Security officer honored for work on diversity issues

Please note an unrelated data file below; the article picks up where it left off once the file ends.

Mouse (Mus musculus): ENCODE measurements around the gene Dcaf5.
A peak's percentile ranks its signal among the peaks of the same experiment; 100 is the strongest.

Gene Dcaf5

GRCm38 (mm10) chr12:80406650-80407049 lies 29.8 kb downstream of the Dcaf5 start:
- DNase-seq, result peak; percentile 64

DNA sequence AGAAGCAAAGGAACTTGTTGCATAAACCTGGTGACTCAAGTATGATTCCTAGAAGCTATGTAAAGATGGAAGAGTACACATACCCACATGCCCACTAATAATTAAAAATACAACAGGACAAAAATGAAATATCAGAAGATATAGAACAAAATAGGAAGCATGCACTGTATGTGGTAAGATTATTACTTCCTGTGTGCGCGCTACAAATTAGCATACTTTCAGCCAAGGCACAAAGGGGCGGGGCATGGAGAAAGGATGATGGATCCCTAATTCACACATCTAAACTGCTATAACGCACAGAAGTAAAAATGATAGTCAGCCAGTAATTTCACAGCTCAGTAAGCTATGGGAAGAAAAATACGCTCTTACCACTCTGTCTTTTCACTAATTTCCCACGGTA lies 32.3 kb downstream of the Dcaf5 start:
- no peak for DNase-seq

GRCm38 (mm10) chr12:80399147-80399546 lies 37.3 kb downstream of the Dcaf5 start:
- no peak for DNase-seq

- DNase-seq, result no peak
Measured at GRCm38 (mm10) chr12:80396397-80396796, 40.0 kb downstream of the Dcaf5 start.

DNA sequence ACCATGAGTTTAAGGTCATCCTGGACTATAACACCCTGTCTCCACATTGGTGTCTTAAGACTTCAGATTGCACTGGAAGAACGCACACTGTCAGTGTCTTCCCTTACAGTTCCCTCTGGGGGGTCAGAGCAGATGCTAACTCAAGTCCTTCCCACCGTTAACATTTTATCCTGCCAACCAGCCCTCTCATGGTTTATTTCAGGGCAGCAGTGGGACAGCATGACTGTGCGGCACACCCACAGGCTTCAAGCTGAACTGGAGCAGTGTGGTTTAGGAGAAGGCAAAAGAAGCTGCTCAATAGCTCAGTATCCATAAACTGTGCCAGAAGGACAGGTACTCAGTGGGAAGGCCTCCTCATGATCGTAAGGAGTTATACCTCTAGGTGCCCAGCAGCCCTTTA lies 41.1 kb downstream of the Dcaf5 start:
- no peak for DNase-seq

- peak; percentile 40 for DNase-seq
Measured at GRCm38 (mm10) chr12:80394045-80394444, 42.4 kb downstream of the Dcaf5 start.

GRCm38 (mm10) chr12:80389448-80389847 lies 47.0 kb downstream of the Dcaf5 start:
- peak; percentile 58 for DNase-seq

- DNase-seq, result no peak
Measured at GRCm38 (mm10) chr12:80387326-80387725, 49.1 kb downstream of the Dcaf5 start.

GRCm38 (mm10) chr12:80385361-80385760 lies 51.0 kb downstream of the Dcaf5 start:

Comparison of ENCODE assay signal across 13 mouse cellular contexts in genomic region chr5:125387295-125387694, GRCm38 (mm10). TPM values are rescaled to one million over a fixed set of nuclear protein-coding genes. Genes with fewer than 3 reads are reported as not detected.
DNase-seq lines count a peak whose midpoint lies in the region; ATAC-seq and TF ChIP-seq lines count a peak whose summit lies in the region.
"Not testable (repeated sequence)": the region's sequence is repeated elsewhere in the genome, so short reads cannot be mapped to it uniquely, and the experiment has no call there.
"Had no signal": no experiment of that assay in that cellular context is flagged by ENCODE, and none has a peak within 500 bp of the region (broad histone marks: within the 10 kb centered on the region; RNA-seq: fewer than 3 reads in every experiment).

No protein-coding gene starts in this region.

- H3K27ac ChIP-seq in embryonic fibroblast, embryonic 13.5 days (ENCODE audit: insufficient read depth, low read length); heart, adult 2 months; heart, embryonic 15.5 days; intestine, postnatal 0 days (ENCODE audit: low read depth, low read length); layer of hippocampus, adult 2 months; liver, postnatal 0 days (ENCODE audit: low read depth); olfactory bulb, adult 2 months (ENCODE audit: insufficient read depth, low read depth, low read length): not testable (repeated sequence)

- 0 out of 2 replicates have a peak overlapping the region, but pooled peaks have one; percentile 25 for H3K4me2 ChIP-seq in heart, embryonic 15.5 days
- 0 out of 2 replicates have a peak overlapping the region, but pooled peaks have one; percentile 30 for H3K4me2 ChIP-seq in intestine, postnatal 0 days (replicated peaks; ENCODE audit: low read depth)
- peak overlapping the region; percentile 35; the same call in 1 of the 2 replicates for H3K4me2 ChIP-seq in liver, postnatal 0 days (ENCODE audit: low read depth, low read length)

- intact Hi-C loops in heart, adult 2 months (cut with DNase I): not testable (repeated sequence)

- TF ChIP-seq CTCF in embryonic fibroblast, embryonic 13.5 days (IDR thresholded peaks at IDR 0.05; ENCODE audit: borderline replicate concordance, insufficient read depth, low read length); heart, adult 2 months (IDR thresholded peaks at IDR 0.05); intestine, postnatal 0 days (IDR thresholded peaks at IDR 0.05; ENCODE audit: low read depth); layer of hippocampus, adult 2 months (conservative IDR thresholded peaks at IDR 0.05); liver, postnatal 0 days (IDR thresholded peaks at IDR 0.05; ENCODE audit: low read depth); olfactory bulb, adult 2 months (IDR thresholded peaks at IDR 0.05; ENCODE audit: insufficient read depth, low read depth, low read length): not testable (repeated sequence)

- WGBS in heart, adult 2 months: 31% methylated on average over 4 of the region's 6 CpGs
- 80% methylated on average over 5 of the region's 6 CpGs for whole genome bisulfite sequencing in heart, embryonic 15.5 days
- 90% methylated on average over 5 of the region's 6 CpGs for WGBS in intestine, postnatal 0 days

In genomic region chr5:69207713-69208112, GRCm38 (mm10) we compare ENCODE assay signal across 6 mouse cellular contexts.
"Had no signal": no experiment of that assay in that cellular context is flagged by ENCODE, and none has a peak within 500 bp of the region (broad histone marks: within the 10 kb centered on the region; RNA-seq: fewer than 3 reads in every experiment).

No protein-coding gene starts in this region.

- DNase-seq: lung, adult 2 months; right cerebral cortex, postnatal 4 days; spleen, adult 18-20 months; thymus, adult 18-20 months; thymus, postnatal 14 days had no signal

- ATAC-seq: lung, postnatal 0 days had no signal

URI security officer honored for work on diversity issues KINGSTON, R.I. — June 22, 1999 — As a child growing up, University of Rhode Island Public Properties Officer Linda Palazzo’s mother always impressed upon her the idea of looking for the good in everyone. It is advice that has shaped her life as she has dedicated herself to helping others through her work on the URI campus and in the community. Her service hasn’t gone unrecognized. Palazzo, of Coventry, was recently selected as the recipient of the Outstanding Staff/Administrative Service to Student Organizations Award by the Multicultural Center staff at URI in recognition of her hard work and devotion. The award acknowledges and celebrates those who work with diverse and underrepresented populations in the interests of building a more diverse campus community. At the same time, Palazzo was also honored by the Rhode Island General Assembly for her commitment to community service. Palazzo has worked in the traffic department in the URI Police Department for the past eleven years and is always trying to make students lives easier. “In this type of work, I can be two people. I can enforce my job, but on the other side of the coin, I can also be helpful. I think on this job we have the chance to do a lot of community service, and to me, that is the best part,” said Palazzo. It is not unusual to see Palazzo preparing packets of information for international students to make their adjustment to the campus a little easier. She always carries bus and train schedules in her briefcase just in case someone needs one. Last year, she felt parking on the URI campus was difficult to understand so she created a color coded parking map which was distributed to students. Palazzo often works at late night student organization events. She does not simply provide security, but rolls up her sleeves and can be found setting up tables and chairs or helping with whatever else is needed. “Officer Palazzo has always taken an extra step to be a partner in the community. Her attitude towards her work and service is the best I’ve seen in over 25 years of working in campus law enforcement. I would like to have five more officers just like her; that’s how many it would take to replace her efforts,” said Robert F. Drapeau, director of the University’s Police and Security Department. Palazzo has worked with diversity issues on campus and has served on the Diversity Task Force since its start in September of 1998. According to Palazzo, URI has definitely started to make progress. “Struggling with accepting diversity is a nation-wide problem, but at least we have begun to take steps in the right direction. I have seen changes during my eleven years here. Openness and communication is much better and is constantly improving,” she explained. Palazzo dedicates a great deal of her time to the youth of Rhode Island. When she was twelve, she became a member of the International Organization of Rainbow Girls, a formal organization of girls who learn about community service, leadership, and respect for their country. Since then, she has remained dedicated to the group and is currently the Rhode Island Rainbow Girls’ Senior Grand Deputy, chairwoman of the Grand Assembly, and chairwoman of the State Registration. In the past, she has been advisor of the organization’s annual charity ball. She has served as House Mother, in which she has taken girls who have lost their mother under her wing, caring and befriending them. In 1985 she was awarded the Grand Cross of Color, which is the highest award the Rainbow Girls bestows. “It is a lot of work and can be very tough, but above all, it is rewarding,” said the 47-year-old mother of two and grandmother of 2. In the past, Palazzo spent a great deal of time in local schools encouraging students to be drug free. She traveled to different high schools as part of the Youth to Youth program, and helped with fund-raising for the Coventry DARE program. For her work with youth, she received the “Hats Off” award from the International Order of Demolay Boys. Palazzo just sees her work with others as part of her everyday job. She said she is always humbled by the recognition she receives. “People always think I go above and beyond my job requirements. But, it’s just me. I don’t see it as anything extraordinary. It is just my way to help others,” she explained. x-x-x For More Information: Jan Sawyer, 401-874-2116